Then, I experimented with layers of acrylic drips, stencils, and collage for Remembrance Day posts.


Journal Page for Remembrance Day 2018

journal entry for Remembrance Day

A Journal and Sketchbook have common features.

No matter whether you work in a journal or a sketchbook, both are liberating in that they are not necessarily meant to be made public.  Many artists create gorgeous journals and sketchbooks. Mine never turn out that way so I only share a page at a time.

Of course, some sketches end up in travel journals and sketchbooks and journals are not always super organized!  Mostly, it's a question of minimizing the art supplies I really want to cart with me on my trips.

While writing this post, I realized that I had never shared the art work I completed in Maui in 2019. Food is so easy to doesn't move!

Below are a selection of artists whose journals and sketchbooks I admire.  

Christie Markins, and Layne Chun have appeared as guests on my website.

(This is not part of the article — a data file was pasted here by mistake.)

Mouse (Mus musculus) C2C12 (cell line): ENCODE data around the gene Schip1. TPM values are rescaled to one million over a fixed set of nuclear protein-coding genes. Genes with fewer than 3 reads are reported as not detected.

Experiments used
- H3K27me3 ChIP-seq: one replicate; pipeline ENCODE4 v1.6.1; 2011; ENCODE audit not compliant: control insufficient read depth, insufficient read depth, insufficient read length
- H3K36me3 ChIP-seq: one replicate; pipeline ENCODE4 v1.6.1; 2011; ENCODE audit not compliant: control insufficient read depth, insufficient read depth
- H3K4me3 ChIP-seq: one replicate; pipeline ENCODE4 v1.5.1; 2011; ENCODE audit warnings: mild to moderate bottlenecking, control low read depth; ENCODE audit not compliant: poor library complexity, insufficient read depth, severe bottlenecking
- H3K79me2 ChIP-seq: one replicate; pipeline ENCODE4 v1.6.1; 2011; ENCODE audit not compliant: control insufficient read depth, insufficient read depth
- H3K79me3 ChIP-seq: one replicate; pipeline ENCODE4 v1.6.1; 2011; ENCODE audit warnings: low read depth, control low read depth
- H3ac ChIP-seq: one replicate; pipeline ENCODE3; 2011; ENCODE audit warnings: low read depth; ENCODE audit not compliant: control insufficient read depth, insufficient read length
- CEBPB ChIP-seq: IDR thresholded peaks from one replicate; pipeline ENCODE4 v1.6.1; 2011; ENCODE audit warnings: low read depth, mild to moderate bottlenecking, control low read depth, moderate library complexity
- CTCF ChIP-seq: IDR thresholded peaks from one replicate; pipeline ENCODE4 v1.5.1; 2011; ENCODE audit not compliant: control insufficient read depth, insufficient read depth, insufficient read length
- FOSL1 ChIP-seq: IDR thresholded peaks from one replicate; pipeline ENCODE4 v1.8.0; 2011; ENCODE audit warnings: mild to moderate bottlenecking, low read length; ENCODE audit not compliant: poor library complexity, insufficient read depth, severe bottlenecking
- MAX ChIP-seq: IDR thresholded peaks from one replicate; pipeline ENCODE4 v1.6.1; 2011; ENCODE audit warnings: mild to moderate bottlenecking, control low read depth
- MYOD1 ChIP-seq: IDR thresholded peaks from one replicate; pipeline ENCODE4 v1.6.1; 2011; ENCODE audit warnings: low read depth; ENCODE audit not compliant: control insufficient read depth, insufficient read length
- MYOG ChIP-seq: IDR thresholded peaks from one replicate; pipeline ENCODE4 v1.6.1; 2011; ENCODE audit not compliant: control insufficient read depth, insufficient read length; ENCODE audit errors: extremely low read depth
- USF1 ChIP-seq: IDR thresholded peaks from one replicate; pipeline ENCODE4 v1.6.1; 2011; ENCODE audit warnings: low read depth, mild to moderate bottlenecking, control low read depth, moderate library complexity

Illustrations are not always easy to categorize as a journal or sketchbook entry, but they are lovely nonetheless…and in art, there is freedom to experiment and combine sketchbooks and journals.

For journaling ideas, visit these Instagram galleries.

Inspiring sketchbook artists you may want to follow:

Which type of artist are you?  Do you prefer journals or sketchbooks? Or maybe both?




11 Responses

  • Great post! I use the words “journal” and “sketchbook” interchangeably. Possibly I do this because I slip between words and pictures so easily. Especially when I have done word/drawing work in books during travels. You’re right; recording by hand in a book makes a trip so much more memorable than just photos

    • Just sitting and really observing people or a building or whatever we are trying to capture on paper helps us remember so much more of the sights and sounds of a particular place or moment. This is especially true these days as photos tend to stay in files on the computer and without any context, they are just photos, aren’t they??